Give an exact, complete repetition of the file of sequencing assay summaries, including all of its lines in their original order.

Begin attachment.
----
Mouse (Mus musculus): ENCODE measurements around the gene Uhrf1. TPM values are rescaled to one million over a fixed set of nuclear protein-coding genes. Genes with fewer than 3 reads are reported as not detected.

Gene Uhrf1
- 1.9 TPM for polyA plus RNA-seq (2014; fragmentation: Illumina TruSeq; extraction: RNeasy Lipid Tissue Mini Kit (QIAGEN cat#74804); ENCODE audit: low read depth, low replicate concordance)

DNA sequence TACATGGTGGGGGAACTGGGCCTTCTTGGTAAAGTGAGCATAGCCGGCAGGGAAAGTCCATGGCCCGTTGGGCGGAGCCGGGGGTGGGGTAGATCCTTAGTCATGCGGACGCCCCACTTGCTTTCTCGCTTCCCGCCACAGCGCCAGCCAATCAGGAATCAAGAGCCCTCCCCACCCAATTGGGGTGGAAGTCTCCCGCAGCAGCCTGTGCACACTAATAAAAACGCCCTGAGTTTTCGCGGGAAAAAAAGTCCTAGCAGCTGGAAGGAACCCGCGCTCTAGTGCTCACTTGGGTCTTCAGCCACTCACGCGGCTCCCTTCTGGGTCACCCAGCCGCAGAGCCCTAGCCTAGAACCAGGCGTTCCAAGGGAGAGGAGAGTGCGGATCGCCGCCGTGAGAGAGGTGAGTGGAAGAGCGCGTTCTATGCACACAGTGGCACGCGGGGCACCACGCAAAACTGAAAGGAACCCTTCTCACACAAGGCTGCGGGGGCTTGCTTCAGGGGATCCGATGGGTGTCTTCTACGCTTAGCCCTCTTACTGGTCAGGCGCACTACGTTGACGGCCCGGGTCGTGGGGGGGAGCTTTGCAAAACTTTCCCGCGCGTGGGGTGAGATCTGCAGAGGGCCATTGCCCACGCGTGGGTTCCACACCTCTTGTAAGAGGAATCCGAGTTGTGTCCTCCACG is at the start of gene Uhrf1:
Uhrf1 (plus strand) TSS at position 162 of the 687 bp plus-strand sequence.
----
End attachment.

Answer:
Mouse (Mus musculus): ENCODE measurements around the gene Uhrf1. TPM values are rescaled to one million over a fixed set of nuclear protein-coding genes. Genes with fewer than 3 reads are reported as not detected.

Gene Uhrf1
- 1.9 TPM for polyA plus RNA-seq (2014; fragmentation: Illumina TruSeq; extraction: RNeasy Lipid Tissue Mini Kit (QIAGEN cat#74804); ENCODE audit: low read depth, low replicate concordance)

DNA sequence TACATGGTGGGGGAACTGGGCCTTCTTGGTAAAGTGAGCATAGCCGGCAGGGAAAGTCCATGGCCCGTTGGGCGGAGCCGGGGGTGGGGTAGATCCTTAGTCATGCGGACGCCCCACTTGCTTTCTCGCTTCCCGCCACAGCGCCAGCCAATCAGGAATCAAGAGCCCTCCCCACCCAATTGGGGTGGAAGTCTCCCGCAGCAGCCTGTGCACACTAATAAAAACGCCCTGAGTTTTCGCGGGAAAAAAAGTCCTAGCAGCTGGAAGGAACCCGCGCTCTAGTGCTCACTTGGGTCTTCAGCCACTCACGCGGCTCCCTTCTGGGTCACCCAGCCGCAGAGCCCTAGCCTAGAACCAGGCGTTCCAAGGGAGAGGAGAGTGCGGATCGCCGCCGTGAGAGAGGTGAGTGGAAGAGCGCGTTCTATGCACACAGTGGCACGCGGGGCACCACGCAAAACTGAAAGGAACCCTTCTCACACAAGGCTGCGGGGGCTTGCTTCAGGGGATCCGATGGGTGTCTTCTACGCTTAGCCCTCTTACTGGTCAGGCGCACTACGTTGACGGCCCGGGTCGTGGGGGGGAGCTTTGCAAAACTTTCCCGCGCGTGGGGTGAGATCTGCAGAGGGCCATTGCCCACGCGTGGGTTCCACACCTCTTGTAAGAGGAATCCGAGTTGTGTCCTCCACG is at the start of gene Uhrf1:
Uhrf1 (plus strand) TSS at position 162 of the 687 bp plus-strand sequence.